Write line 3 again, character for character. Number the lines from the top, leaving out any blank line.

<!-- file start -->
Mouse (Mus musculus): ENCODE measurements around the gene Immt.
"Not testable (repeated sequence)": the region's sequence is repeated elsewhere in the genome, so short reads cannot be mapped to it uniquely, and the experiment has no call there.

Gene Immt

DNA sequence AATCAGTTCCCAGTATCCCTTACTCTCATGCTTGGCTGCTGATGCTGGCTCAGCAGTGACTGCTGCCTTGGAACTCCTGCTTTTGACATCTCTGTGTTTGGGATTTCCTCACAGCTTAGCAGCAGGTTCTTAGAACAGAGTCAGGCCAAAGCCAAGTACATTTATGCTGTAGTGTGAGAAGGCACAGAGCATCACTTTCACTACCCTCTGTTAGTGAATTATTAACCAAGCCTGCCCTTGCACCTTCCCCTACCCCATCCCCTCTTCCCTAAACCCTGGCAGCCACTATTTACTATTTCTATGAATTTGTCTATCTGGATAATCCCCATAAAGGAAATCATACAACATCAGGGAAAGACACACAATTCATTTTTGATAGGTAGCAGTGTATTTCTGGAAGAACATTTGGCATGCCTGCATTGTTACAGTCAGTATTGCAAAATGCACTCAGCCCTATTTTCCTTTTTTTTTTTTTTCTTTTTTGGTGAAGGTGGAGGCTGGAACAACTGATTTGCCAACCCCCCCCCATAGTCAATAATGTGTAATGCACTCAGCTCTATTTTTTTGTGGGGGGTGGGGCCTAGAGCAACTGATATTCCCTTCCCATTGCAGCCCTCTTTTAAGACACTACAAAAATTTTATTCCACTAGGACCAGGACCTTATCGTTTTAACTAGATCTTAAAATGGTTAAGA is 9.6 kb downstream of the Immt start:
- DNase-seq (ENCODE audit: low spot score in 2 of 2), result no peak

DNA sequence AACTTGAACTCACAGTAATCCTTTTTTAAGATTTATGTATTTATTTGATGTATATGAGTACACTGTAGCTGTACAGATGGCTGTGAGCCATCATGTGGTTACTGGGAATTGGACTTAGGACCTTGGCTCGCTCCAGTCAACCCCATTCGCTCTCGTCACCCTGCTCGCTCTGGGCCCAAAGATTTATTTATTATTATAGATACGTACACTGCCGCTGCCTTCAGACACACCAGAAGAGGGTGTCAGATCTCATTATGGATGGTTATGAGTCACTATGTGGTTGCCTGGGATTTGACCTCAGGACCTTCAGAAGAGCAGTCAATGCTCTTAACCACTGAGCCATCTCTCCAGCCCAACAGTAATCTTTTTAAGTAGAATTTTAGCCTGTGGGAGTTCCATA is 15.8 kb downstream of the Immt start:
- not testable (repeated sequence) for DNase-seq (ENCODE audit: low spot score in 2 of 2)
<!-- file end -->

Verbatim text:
Gene Immt